THE agri-food sector was the Cinderella sector during the Celtic Tiger years. More recently it has become a beacon of opportunity. Overall the medium-term prospects are positive, despite market-price volatility.
Ambitious growth targets have been set for the sector in the Food Harvest 2020 report. If this growth and expansion is achieved, it's estimated that up to 34,000 jobs could be created, depending on the employment intensity of the expansion of the different sectors. However, to make this happen and to realise the potential of the sector, significant investment will be required over the next few years. Farmers and agri-businesses will only invest if there is economic stability. In the context of the forthcoming fiscal compact treaty an outcome that promotes macroeconomic stability will be critical to ensuring the necessary investment for growth will be forthcoming.
The farm organisations, the major milk, meat and grain based agri-food businesses, along with small food producers have come together to support the Stability Treaty, as they see it as necessary for economic stability.
The agri-food sector accounts directly for about 7pc of GDP and employment and 10pc of exports. But its indirect effect is even greater. Every €100m in exports contributes nearly €50m to GNP, compared with about €20m for the pharma and ICT sectors. Indeed, in recent times, the growth performance of the sector has been behaving more like the latter sectors than the so-called traditional sectors.
The medium-term prospects for the agri-food sector are favourable. The world is facing a structural food deficit. Population and income growth, dietary and urbanisation changes coupled with low growth in yields and limited new land availability for cultivation will ensure demand for food will tend to lag supply for the foreseeable future. With nine out of every 10 cattle and over 80pc of dairy products produced in Ireland being exported, exchange rate stability is absolutely critical to underpinning a positive future for the sector. Last year, agri-exports hit a record €8.9bn, which was an increase of about 12pc on the previous year. The sector is absolutely dependent on a benign exchange rate environment for export demand; 41pc of our exports depend on sterling and another 25pc on non-euro currencies. Reasonable exchange rate stability is necessary for a favourable trade environment for the sector.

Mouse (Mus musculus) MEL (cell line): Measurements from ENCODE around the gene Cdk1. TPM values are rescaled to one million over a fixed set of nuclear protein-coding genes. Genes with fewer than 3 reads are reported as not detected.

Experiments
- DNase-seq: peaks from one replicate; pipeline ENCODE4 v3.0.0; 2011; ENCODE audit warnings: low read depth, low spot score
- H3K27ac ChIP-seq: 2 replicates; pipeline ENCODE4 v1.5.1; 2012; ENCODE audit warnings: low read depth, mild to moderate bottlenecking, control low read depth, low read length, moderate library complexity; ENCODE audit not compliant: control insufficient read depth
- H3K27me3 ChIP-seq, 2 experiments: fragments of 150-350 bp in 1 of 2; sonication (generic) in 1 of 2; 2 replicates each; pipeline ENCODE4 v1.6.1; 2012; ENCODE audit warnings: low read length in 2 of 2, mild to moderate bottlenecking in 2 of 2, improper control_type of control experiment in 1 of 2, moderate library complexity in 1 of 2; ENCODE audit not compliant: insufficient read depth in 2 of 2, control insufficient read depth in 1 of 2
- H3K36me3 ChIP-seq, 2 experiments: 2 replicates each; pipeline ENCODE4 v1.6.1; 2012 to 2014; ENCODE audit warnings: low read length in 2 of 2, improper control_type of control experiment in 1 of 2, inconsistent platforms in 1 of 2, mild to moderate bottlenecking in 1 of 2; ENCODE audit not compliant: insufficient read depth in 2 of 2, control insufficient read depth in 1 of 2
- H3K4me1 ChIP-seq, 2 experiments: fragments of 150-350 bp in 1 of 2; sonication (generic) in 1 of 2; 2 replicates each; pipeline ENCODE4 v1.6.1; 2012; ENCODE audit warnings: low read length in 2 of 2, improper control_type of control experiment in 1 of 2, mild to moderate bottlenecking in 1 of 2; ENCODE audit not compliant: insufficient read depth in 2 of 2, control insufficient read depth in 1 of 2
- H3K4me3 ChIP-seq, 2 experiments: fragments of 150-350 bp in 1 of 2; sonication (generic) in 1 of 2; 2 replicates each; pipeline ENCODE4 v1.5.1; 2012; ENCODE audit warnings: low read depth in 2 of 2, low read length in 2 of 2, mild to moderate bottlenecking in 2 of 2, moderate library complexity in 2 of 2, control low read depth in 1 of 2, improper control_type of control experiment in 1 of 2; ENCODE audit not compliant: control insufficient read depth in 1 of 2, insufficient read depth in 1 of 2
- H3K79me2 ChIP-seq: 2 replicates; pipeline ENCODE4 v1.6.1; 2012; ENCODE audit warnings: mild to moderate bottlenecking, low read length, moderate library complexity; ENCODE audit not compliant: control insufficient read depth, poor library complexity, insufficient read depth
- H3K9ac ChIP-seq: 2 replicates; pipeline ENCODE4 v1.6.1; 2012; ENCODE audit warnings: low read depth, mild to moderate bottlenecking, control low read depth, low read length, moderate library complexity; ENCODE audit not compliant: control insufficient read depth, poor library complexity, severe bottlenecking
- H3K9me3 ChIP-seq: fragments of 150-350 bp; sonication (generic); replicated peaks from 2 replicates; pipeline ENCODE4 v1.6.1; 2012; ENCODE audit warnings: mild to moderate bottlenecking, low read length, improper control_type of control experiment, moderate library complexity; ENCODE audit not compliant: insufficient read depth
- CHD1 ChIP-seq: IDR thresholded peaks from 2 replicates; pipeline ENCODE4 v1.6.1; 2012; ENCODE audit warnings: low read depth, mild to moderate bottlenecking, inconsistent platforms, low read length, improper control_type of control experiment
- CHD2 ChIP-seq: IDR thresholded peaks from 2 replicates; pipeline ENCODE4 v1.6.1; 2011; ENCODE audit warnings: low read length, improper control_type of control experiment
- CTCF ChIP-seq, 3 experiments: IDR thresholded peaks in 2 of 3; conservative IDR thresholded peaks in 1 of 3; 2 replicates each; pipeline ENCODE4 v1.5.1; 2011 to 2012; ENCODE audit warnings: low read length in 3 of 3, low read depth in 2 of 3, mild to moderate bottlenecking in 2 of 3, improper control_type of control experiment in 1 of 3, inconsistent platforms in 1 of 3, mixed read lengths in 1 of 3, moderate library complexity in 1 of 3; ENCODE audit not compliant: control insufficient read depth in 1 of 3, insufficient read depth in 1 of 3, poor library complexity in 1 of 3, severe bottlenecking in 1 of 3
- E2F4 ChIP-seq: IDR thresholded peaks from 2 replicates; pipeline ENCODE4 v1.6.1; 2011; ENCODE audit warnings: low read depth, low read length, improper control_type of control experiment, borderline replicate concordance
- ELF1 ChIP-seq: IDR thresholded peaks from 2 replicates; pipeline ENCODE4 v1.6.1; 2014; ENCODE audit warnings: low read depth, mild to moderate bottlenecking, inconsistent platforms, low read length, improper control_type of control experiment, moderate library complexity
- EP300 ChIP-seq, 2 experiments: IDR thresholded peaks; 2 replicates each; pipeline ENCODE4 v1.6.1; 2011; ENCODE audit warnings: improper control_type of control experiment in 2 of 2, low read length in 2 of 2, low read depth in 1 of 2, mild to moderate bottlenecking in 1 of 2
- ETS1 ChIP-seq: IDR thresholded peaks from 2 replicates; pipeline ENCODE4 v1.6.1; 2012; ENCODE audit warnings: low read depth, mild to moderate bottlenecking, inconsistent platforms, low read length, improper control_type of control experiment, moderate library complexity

There is much discussion about the need for a fiscal stimulus in the current economic circumstances. However, in a small open economy, a demand stimulus can only be expected to be successful if it is implemented by several countries in concert. A supply stimulus involving a boost to investment can succeed in elevating the economy's productive capacity provided the investments are carefully selected. Targeted public investment can directly impact on economic growth but it can also leverage additional private sector investment. Macroeconomic stability will be crucial, however, to creating the right climate for private investment to flourish.
The agri-food sector is likely to undertake significant investment in the next few years to capitalise on the prospects presented by the growing world demand for food and, in particular, the abolition of the milk quota in 2015. The ambitious targets set out in the Government's Food Harvest 2020 for dairy (+ 50pc in volume), beef (+ 40pc in value), pigs (+ 50pc in value) underline the nature of the structural change that is in store for the sector in the next few years.
The macroeconomic environment will be critical to ensuring the required investment to achieve these growth targets is actually put in place.
INVESTMENT will be required both at farm level and in processing activities. At farm level, farms will need to invest in animals, animal housing and facilities, milking parlours and milk storage. New entrants especially will need to undertake significant investment. For every 1,000 new entrants an investment outlay of at least €200m and upwards will be easily required.
Additional investment will also be needed in the processing of the raw material which will flow from the added growth in production. In the case of the additional milk that is likely to be produced after 2015, investment will definitely be required as current processing facilities are close to capacity. The scale of the investment which will actually be needed will depend on many factors, including whether new sites will have to be developed for the additional processing capacity. Economies of scale will dictate the scale of new plants to be constructed. Based on the construction of a further five to six cheese or whole milk powder plants to process an increase of 50pc in milk supplies, an estimated €350m to €400m investment could be required (excluding working capital, utility and environmental impact assessment costs, etc.).
In the case of meat processing the problem is generally one of excess capacity rather than constrained capacity. With the exception of perhaps the processing of pigmeat, the need for new investment in plant is unlikely to be a constraint on achieving the Food Harvest growth targets.
So for the agri-food sector to fulfil its potential a stable macroeconomic environment is required to provide confidence for farmers and food firms to invest in their businesses, increase the output of the sector, grow export earnings and provide much-needed employment.
Professor Gerry Boyle is Director of Teagasc